Health Reform Could Put End to Physician-owned Hospitals
If passed as is, the Senate's current healthcare reform bill will put physician-owned hospitals on the endangered species list. Under the bill, physician-owned hospitals must meet a list of five "allowable growth criteria" if they want to continue receiving Medicare and Medicaid funding.
That doesn't sound horribly unreasonable until you learn that not one existing physician-owned hospital will be able to meet those criteria, says Molly Sandvig, Esq., executive director of Physician Hospitals of America (PHA), a Sioux Falls, SD-based advocacy group for the physician-owned hospital industry.
Some lawmakers are eager to put the kibosh on physician-owned hospitals because of a debate that has been raging in the field since physician-owned hospitals started cropping up in the 1990s. Opponents, including the American Hospital Association, believe that physician-owned hospitals enable physicians to perform unnecessary procedures so they can pocket more profit, says Terry Woodbeck, CEO of physician-owned Tulsa Spine & Specialty Hospitals.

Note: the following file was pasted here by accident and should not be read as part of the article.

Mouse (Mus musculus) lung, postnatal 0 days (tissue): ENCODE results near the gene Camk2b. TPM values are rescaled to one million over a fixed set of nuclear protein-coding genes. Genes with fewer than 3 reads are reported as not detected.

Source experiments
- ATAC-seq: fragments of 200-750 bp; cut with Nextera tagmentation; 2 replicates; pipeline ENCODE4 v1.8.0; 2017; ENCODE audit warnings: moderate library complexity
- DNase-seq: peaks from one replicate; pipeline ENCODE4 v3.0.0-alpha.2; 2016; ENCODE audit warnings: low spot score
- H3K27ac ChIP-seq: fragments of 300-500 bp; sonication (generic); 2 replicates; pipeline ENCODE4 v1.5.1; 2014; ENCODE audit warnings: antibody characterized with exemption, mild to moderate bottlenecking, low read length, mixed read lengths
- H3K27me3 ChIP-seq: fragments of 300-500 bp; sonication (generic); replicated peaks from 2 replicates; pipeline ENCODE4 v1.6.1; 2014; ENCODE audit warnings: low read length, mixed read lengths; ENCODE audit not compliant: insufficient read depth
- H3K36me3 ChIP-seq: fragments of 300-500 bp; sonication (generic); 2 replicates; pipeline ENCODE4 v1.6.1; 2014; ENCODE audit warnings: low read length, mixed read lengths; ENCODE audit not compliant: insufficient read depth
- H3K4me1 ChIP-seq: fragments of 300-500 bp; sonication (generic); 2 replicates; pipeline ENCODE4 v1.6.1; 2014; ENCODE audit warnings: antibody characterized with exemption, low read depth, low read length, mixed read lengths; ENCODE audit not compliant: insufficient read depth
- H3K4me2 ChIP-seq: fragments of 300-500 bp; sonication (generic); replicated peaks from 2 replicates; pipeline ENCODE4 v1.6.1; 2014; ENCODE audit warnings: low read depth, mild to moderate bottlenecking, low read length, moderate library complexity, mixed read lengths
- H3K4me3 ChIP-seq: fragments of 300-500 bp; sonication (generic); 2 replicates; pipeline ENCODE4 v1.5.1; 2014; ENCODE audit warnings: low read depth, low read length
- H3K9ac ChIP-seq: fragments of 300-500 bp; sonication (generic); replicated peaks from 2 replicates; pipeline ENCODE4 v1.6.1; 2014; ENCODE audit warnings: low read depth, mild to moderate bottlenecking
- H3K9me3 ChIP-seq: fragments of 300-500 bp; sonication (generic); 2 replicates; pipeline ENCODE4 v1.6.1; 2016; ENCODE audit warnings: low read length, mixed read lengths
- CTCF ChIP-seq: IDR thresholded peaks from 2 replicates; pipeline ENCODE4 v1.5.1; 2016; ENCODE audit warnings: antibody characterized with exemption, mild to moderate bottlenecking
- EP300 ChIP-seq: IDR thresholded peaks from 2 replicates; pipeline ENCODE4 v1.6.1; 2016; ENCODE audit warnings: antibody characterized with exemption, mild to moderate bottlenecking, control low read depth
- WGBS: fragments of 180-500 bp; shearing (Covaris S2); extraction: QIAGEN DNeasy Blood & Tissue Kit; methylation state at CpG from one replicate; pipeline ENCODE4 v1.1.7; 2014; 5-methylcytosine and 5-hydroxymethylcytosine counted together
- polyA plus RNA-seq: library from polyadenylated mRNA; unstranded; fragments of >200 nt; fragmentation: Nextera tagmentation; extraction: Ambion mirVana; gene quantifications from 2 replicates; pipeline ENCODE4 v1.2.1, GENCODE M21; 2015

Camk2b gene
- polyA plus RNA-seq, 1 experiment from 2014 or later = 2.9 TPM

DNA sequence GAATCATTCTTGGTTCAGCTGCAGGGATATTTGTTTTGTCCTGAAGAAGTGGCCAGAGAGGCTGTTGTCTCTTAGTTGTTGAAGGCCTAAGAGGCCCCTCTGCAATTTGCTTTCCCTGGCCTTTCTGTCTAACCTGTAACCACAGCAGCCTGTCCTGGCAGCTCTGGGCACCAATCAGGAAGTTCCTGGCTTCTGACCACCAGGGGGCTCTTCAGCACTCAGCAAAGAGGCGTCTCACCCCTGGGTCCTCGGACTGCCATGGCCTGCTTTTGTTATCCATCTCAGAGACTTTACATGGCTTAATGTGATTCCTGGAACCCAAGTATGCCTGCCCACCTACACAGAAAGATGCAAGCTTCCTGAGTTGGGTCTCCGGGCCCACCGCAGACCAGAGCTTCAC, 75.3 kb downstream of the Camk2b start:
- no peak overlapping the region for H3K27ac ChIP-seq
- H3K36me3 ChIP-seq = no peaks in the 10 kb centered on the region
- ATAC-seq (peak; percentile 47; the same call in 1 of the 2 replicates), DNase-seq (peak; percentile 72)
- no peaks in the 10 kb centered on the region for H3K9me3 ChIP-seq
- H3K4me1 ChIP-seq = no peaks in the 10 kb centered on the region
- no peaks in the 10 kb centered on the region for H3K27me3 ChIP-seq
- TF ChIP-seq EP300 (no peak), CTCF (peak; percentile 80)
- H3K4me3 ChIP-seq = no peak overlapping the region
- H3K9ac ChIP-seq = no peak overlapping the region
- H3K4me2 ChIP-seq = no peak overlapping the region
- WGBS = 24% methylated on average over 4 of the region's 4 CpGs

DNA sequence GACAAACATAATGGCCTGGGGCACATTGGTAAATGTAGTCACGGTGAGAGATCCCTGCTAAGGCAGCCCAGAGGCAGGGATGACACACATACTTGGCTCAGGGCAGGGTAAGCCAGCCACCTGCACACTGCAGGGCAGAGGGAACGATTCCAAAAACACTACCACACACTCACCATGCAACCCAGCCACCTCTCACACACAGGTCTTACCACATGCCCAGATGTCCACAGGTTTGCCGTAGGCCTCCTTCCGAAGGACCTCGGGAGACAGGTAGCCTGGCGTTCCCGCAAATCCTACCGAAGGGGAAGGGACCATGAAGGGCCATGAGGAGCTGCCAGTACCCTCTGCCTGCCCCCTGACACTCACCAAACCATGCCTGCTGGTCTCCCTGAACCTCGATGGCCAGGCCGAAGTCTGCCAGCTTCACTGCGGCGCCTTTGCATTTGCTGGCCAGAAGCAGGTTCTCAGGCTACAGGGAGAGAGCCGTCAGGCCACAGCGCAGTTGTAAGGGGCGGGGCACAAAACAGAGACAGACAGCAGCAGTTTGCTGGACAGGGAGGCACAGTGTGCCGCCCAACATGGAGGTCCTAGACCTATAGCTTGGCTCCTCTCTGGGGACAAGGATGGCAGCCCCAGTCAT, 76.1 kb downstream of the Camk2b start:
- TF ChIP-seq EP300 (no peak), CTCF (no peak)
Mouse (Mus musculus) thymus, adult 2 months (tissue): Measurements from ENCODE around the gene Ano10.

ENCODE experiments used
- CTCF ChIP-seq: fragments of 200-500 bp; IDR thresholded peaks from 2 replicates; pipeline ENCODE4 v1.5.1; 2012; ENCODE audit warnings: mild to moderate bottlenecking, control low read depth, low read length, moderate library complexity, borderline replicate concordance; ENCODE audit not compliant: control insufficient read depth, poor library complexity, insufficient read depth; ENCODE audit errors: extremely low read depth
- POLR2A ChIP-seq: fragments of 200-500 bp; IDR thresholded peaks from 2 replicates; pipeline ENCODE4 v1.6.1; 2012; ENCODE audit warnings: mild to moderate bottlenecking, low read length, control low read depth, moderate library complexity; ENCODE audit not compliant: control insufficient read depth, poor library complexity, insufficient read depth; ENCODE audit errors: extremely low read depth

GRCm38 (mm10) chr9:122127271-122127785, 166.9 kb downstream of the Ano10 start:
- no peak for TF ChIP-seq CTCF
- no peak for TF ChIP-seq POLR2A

Naysayers also fear that physicians with an ownership interest in a hospital will refuse to refer patients to other hospitals, even if doing so is in the best interest of patients.
Woodbeck disagrees with these arguments.
"Physicians live on physician referrals. If you get the reputation that you are a cutter, your referrals are going to dry up quickly and you are going to be nailed with a number of malpractice suits for doing unnecessary surgeries," he says.
Woodbeck adds that physician-owned hospitals provide some of the highest quality patient care in the country, and are a venue in which physicians and hospital administrators can align their financial interests to reduce the cost of care.
Regardless of the political motivations behind imposing growth restrictions on physician-owned hospitals, they will have a serious impact. Physician-owned hospitals that do not meet the five criteria would not be permitted to add beds and services to meet their communities' needs.
"If you can't grow and meet market demand, you become stagnant. You either sell your hospital, thus dissolving the physician-ownership model, or you go bankrupt," Sandvig explains.
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